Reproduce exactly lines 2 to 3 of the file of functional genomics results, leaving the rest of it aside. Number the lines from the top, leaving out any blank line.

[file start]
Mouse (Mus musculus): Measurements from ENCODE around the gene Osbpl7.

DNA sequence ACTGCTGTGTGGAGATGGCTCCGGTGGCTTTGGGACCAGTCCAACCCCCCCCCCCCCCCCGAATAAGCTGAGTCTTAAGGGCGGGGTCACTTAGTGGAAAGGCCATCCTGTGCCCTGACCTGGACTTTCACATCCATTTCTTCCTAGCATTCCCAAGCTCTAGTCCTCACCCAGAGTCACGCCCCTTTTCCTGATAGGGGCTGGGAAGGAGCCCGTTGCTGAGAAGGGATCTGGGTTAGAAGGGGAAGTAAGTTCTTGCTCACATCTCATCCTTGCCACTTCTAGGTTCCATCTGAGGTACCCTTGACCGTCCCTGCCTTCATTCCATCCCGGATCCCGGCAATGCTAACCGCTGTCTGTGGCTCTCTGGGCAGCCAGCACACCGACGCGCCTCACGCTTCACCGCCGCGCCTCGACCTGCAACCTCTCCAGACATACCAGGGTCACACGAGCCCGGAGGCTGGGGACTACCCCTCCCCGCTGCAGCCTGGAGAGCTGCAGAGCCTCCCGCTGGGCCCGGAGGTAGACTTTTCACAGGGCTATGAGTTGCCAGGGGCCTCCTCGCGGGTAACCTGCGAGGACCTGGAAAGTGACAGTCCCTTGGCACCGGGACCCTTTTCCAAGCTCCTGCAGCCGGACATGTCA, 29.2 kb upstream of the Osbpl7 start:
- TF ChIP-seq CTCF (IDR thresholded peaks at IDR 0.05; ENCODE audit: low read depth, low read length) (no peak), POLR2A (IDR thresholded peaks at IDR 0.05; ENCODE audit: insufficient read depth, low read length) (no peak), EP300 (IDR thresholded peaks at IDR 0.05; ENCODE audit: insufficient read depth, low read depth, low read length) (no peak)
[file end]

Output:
DNA sequence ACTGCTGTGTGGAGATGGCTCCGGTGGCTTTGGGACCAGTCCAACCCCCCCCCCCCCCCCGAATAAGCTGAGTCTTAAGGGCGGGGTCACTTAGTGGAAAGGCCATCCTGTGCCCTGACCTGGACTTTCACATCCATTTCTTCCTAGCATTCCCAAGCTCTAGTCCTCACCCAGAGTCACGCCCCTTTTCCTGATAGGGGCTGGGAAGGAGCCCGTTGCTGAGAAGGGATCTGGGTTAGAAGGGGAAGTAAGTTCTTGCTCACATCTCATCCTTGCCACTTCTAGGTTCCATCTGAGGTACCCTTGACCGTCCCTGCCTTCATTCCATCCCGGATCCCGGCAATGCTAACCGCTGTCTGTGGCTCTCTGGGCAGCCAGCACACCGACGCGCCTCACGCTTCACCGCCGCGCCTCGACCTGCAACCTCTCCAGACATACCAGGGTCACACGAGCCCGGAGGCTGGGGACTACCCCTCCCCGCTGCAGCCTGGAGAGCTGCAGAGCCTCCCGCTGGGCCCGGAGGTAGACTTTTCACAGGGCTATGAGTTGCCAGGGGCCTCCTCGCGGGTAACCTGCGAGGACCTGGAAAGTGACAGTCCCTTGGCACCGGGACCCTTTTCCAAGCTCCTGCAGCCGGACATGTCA, 29.2 kb upstream of the Osbpl7 start:
- TF ChIP-seq CTCF (IDR thresholded peaks at IDR 0.05; ENCODE audit: low read depth, low read length) (no peak), POLR2A (IDR thresholded peaks at IDR 0.05; ENCODE audit: insufficient read depth, low read length) (no peak), EP300 (IDR thresholded peaks at IDR 0.05; ENCODE audit: insufficient read depth, low read depth, low read length) (no peak)